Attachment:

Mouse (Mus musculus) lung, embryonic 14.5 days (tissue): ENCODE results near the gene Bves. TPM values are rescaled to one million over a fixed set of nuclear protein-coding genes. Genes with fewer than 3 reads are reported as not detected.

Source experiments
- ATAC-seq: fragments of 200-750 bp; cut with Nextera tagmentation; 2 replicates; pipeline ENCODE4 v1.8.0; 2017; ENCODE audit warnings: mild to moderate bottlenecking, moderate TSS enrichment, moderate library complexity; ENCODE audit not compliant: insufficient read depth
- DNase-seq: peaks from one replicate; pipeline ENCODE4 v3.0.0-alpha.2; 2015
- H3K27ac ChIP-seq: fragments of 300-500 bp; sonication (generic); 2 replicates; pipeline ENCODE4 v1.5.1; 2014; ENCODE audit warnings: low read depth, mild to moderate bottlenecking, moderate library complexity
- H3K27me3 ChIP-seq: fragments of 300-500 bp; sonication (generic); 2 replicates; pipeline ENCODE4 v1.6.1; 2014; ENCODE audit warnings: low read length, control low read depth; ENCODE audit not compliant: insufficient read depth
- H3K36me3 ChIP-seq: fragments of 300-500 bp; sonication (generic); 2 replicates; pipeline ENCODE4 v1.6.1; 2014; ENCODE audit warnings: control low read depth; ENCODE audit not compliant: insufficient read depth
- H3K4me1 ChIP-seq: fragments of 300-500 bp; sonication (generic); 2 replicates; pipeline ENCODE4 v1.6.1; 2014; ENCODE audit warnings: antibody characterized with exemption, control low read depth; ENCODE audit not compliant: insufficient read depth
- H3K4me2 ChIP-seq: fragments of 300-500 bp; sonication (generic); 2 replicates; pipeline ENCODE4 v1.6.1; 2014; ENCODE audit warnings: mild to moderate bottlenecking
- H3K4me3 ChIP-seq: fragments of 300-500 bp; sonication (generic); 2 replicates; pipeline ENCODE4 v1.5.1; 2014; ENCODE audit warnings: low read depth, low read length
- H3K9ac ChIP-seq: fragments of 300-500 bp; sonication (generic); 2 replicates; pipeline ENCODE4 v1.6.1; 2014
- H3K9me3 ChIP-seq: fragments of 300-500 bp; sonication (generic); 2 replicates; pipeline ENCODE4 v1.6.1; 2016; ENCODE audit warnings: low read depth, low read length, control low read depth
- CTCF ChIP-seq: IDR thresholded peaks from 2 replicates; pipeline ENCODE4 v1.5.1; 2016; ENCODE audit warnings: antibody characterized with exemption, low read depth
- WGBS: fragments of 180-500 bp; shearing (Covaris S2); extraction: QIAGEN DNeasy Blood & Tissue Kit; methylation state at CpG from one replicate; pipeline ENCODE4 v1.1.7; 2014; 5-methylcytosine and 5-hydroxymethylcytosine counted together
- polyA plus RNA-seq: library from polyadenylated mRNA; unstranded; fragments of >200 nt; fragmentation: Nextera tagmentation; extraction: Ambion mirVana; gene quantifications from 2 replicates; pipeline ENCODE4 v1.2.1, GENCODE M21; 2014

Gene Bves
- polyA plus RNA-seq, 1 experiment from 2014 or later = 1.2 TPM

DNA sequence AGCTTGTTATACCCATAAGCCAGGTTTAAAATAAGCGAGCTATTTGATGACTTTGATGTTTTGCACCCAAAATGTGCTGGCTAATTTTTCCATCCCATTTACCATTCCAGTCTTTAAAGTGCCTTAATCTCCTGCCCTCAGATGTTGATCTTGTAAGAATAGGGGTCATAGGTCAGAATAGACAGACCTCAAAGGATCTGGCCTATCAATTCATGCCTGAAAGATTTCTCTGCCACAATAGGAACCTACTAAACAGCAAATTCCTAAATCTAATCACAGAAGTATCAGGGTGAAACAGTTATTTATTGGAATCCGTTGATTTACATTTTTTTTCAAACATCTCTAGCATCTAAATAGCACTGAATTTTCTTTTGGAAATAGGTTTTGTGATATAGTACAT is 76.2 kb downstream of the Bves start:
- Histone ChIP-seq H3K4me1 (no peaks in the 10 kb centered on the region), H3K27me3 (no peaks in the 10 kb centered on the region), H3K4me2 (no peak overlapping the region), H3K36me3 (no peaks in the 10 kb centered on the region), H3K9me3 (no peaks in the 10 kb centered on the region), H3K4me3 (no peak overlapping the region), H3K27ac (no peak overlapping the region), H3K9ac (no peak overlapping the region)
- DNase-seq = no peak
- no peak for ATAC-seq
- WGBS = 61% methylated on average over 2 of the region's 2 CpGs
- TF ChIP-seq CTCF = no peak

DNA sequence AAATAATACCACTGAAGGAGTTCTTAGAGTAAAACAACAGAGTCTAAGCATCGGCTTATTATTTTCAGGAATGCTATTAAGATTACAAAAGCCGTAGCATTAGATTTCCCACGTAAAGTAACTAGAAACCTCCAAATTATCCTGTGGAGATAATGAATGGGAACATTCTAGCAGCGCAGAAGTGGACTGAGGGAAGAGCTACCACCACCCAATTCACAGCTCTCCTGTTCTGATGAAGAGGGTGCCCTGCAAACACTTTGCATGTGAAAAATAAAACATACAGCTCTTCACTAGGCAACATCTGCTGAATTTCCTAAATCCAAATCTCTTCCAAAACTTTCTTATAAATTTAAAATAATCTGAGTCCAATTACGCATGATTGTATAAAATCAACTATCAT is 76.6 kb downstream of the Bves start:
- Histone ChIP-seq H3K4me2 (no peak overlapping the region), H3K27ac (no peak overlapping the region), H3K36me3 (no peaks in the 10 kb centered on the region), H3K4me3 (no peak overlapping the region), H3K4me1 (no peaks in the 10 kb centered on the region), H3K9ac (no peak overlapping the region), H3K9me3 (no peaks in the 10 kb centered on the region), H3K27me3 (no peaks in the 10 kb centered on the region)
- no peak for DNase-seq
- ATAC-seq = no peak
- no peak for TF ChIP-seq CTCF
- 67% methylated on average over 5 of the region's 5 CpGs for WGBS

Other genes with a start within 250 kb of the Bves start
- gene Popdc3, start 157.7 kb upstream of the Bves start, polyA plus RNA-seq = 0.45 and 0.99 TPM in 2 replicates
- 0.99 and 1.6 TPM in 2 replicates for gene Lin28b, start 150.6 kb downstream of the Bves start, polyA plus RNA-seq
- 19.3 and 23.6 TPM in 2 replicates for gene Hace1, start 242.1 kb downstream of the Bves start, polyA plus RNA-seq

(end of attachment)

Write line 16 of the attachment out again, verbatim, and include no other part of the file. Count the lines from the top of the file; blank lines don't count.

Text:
Gene Bves